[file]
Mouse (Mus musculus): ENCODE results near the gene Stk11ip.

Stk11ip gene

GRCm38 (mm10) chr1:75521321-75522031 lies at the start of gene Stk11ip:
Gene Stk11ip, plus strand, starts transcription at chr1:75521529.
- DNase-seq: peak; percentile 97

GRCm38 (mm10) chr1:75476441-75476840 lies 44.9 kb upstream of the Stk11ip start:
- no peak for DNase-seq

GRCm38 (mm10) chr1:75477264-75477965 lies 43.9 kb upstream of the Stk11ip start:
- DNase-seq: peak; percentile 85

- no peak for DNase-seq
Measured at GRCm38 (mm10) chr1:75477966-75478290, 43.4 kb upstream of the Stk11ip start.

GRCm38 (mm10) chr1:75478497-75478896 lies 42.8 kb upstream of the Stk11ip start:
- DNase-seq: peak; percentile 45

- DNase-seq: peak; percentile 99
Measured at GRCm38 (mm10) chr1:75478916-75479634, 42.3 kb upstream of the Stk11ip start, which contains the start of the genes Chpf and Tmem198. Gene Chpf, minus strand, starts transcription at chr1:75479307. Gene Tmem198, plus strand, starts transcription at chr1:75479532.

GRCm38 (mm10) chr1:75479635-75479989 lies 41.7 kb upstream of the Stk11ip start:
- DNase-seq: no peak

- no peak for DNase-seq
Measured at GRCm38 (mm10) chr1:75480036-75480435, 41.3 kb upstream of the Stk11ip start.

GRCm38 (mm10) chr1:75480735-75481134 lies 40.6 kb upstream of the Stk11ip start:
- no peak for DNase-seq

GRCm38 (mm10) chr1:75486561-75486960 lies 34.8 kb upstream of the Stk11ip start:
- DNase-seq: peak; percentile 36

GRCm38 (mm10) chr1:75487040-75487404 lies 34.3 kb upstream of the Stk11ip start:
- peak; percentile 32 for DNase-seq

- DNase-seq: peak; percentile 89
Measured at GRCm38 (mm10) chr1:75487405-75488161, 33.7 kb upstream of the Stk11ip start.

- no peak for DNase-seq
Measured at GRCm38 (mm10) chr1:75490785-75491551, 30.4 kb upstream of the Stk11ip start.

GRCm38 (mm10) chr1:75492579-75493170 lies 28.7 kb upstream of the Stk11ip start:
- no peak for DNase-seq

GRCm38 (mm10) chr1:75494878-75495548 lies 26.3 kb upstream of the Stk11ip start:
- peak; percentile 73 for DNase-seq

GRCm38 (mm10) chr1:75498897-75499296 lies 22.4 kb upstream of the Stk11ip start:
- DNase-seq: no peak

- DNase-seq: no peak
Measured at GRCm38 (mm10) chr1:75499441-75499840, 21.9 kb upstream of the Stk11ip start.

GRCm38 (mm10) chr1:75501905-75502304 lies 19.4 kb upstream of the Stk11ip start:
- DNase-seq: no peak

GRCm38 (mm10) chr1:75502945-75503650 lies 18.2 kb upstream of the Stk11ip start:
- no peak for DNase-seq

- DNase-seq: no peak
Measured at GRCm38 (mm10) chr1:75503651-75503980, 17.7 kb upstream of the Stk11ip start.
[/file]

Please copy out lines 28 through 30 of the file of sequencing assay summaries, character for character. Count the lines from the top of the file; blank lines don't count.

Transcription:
- no peak for DNase-seq
Measured at GRCm38 (mm10) chr1:75490785-75491551, 30.4 kb upstream of the Stk11ip start.

GRCm38 (mm10) chr1:75492579-75493170 lies 28.7 kb upstream of the Stk11ip start: